The Centers for Medicare & Medicaid Services (“CMS”) has proposed methods to calculate and impose civil penalties when a group health plan (“GHP”) or a non-group health plan fails to comply with the Medicare as Secondary Payer (“MSP”) reporting requirements.
Background. In general terms, the MSP rules say that Medicare pays secondary to an employer’s group health plan for: 1) working-aged individuals and aged spouses of working individuals; 2) disabled individuals covered through a spouse who is actively employed; and 3) individuals with end stage renal disease during the 30-month “coordination period.”
To comply with MSP’s reporting requirements, group health plans must report certain information to CMS, on a quarterly basis, about people enrolled in Medicare who also have additional coverage provided by that plan.
According to CMS “[T]his reporting requirement assists CMS in identifying situations where another party should make payment primary to Medicare. When Medicare is able to identify these situations prior to payment, mistakes in the payment process can be avoided. In situations after healthcare claim payments have been made, Medicare has the right to recover those payments from the primary payer.”
Responsible Reporting Entity. However, it is important to note that under the MSP reporting requirement, only a Responsible Reporting Entity (“RRE”) is obligated to make the MSP reports to CMS. For group health plans, an RRE is: the insurer; a plan’s third party administrator (“TPA”) if it pays or adjudicates claims for the plan; or, the plan administrator in the case of a plan that is self-insured and self-administered.
Therefore, an employer would not be an RRE, or have direct reporting obligations for its own group health plan (under MSP’s reporting requirements), except when it self-insures and self-administers. And, even if an employer does self-insure and self-administer, it may hire an agent to fulfill its RRE obligations.
However, an employer is expected to provide certain information to the insurer or a TPA that is an RRE, so that the RRE may submit accurate MSP reports to CMS about the employer’s group health plan.
Penalties for Noncompliance. The noncompliance penalty for an RRE is up to $1,000 (as indexed) for each day of noncompliance, for each individual for whom information should have been submitted. Therefore, it is unlikely that either an insurer or TPA will maintain its relationship with an employer, if that employer does not provide the RRE with the necessary information.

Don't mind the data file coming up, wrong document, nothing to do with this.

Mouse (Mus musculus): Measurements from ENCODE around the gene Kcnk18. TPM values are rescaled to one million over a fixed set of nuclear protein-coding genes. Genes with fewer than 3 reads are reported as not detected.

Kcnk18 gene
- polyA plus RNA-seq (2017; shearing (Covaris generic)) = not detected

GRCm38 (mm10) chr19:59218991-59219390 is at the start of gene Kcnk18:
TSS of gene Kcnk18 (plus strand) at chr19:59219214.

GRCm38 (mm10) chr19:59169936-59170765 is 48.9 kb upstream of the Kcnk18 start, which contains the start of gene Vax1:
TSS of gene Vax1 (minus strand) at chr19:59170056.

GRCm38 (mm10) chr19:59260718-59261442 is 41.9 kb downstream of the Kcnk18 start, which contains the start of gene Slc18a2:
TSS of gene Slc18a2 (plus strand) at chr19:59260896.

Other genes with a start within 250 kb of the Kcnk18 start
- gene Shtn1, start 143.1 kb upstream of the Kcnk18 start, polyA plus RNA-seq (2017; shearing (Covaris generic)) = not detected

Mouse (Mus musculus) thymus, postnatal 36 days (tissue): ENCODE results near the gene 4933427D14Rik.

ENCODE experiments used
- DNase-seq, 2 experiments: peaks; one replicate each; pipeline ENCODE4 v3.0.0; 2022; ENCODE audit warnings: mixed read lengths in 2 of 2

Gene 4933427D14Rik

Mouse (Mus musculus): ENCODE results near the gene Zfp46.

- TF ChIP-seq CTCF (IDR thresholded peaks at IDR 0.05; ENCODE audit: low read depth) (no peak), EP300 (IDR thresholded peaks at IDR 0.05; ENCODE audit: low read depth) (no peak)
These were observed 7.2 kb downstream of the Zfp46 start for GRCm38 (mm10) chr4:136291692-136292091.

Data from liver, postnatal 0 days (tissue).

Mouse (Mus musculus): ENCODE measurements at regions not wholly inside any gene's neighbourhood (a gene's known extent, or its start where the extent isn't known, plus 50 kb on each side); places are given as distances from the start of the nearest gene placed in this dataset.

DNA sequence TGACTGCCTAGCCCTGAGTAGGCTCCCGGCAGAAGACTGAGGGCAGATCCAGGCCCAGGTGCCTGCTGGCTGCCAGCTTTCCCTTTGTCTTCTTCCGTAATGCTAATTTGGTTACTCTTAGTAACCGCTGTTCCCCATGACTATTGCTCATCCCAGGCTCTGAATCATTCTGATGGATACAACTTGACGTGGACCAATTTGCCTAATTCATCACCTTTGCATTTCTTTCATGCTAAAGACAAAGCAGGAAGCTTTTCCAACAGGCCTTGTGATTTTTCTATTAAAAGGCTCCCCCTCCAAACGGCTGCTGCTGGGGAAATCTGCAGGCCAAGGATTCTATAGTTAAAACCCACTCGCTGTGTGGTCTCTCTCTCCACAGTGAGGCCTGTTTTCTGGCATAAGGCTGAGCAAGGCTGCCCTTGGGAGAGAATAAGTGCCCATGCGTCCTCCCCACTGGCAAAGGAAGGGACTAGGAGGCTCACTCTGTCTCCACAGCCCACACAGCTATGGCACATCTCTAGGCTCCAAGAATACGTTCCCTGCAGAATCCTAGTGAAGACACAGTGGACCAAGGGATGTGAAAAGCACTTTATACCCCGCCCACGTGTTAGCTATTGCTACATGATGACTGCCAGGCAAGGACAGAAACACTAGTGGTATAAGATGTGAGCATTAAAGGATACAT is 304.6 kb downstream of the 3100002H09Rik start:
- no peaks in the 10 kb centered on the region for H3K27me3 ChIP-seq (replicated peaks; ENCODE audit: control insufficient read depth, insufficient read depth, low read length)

CMS has proposed to assess penalties for the following reporting issues:
- Failure to Report: Should an RRE fail to perform the required reporting within one year of the coverage effective date, it would be subject to a penalty of $1,000 for each day of noncompliance for each individual whose coverage information should have been reported. A maximum penalty of $365,000 per individual per year would apply.
- Inaccurate information reported and/or maintained: RREs that have performed reporting as required, but subsequently provide information that contradicts reported information in response to MSP recovery efforts, would be subject to a penalty based on the number of days that the entity failed to appropriately report updates to beneficiary records.
- Poor quality of reported data: CMS has proposed “an error tolerance that could not exceed a 20% threshold.” Reported information that exceeds any established error tolerance threshold, and exceeds those tolerances for any four out of eight consecutive reporting periods, would be subject to a penalty with the fourth occurrence above the tolerance level.
CMS’s proposed rule is available at: https://www.govinfo.gov/content/pkg/FR-2020-02-18/pdf/2020-03069.pdf